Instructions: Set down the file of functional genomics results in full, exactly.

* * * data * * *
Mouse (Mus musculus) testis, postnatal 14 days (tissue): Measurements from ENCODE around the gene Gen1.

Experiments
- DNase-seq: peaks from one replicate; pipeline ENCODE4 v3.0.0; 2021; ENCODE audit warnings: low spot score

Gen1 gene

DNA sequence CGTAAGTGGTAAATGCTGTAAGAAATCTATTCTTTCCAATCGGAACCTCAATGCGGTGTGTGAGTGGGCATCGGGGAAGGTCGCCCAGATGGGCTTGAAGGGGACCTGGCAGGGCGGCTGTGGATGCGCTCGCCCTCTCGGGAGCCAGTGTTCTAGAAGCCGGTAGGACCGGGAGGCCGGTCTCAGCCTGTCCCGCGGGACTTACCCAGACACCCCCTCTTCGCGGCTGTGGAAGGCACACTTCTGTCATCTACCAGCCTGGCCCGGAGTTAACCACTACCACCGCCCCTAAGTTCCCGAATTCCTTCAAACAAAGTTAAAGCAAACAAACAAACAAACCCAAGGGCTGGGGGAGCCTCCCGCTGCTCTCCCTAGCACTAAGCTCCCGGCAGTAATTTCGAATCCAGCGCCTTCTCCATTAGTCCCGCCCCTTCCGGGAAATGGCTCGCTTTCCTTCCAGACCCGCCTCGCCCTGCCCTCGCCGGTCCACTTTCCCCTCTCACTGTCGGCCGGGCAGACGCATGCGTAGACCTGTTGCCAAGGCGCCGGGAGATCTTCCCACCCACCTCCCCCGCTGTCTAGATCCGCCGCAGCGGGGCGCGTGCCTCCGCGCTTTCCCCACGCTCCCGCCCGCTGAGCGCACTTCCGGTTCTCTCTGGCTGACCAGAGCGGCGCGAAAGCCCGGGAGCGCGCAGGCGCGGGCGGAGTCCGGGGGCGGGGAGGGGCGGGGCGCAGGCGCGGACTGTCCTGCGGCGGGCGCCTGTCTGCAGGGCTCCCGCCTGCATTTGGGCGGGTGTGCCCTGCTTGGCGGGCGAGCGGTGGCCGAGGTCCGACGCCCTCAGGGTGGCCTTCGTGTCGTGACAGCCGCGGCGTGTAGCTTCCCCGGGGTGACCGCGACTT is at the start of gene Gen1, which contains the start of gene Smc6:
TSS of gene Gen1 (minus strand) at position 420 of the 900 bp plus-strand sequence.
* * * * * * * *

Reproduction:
Mouse (Mus musculus) testis, postnatal 14 days (tissue): Measurements from ENCODE around the gene Gen1.

Experiments
- DNase-seq: peaks from one replicate; pipeline ENCODE4 v3.0.0; 2021; ENCODE audit warnings: low spot score

Gen1 gene

DNA sequence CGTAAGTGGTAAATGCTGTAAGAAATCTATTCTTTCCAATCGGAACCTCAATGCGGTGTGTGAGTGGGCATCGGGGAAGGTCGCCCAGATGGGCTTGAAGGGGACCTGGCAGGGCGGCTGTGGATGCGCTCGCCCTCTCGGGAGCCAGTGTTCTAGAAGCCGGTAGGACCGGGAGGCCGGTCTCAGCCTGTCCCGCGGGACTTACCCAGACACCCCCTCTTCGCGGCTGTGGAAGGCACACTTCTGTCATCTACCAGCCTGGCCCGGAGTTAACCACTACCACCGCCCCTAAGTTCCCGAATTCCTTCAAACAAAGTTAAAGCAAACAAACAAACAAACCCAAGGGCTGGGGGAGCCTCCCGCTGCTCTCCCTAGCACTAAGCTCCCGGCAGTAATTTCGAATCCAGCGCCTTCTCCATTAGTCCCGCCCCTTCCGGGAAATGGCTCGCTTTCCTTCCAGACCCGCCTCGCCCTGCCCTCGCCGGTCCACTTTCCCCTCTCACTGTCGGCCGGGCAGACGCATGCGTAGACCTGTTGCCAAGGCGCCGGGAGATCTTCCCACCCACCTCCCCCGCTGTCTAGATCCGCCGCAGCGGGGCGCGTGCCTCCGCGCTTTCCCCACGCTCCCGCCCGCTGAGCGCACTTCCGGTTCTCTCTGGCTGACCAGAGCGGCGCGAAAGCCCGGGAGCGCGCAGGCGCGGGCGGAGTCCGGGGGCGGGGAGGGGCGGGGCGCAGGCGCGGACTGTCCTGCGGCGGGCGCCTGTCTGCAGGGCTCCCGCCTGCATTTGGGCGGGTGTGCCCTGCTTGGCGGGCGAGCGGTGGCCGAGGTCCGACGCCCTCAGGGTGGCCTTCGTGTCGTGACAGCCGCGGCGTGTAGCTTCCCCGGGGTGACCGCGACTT is at the start of gene Gen1, which contains the start of gene Smc6:
TSS of gene Gen1 (minus strand) at position 420 of the 900 bp plus-strand sequence.